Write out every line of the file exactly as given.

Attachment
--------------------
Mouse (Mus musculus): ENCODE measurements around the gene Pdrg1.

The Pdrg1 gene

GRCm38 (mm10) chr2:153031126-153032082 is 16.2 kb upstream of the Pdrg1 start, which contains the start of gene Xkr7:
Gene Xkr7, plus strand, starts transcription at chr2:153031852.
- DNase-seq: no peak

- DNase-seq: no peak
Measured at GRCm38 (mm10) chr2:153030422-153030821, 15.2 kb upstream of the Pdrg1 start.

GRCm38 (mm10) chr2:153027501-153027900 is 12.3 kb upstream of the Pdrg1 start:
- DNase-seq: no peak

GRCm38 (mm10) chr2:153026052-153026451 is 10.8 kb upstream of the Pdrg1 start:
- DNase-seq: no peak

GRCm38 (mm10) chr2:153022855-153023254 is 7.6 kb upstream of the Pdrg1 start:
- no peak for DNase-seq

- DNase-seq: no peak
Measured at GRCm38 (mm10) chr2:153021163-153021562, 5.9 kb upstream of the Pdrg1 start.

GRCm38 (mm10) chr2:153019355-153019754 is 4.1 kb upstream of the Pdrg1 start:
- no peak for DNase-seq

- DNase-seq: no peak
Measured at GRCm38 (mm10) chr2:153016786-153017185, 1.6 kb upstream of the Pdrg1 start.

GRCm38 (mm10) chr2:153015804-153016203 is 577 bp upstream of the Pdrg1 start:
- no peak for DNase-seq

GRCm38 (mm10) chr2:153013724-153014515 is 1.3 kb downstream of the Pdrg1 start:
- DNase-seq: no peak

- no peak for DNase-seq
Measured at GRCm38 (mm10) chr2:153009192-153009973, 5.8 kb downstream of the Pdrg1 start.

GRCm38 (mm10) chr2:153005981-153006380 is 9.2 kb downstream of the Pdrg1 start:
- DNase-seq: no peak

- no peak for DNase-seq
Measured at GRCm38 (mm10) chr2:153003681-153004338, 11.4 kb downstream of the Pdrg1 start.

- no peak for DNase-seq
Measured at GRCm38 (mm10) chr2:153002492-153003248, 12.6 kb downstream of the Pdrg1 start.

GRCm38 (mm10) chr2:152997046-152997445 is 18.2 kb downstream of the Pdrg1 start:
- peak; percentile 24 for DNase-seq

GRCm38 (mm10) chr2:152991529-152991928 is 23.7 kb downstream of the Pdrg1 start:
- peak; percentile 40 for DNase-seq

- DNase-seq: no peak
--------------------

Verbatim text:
Mouse (Mus musculus): ENCODE measurements around the gene Pdrg1.

The Pdrg1 gene

GRCm38 (mm10) chr2:153031126-153032082 is 16.2 kb upstream of the Pdrg1 start, which contains the start of gene Xkr7:
Gene Xkr7, plus strand, starts transcription at chr2:153031852.
- DNase-seq: no peak

- DNase-seq: no peak
Measured at GRCm38 (mm10) chr2:153030422-153030821, 15.2 kb upstream of the Pdrg1 start.

GRCm38 (mm10) chr2:153027501-153027900 is 12.3 kb upstream of the Pdrg1 start:
- DNase-seq: no peak

GRCm38 (mm10) chr2:153026052-153026451 is 10.8 kb upstream of the Pdrg1 start:
- DNase-seq: no peak

GRCm38 (mm10) chr2:153022855-153023254 is 7.6 kb upstream of the Pdrg1 start:
- no peak for DNase-seq

- DNase-seq: no peak
Measured at GRCm38 (mm10) chr2:153021163-153021562, 5.9 kb upstream of the Pdrg1 start.

GRCm38 (mm10) chr2:153019355-153019754 is 4.1 kb upstream of the Pdrg1 start:
- no peak for DNase-seq

- DNase-seq: no peak
Measured at GRCm38 (mm10) chr2:153016786-153017185, 1.6 kb upstream of the Pdrg1 start.

GRCm38 (mm10) chr2:153015804-153016203 is 577 bp upstream of the Pdrg1 start:
- no peak for DNase-seq

GRCm38 (mm10) chr2:153013724-153014515 is 1.3 kb downstream of the Pdrg1 start:
- DNase-seq: no peak

- no peak for DNase-seq
Measured at GRCm38 (mm10) chr2:153009192-153009973, 5.8 kb downstream of the Pdrg1 start.

GRCm38 (mm10) chr2:153005981-153006380 is 9.2 kb downstream of the Pdrg1 start:
- DNase-seq: no peak

- no peak for DNase-seq
Measured at GRCm38 (mm10) chr2:153003681-153004338, 11.4 kb downstream of the Pdrg1 start.

- no peak for DNase-seq
Measured at GRCm38 (mm10) chr2:153002492-153003248, 12.6 kb downstream of the Pdrg1 start.

GRCm38 (mm10) chr2:152997046-152997445 is 18.2 kb downstream of the Pdrg1 start:
- peak; percentile 24 for DNase-seq

GRCm38 (mm10) chr2:152991529-152991928 is 23.7 kb downstream of the Pdrg1 start:
- peak; percentile 40 for DNase-seq

- DNase-seq: no peak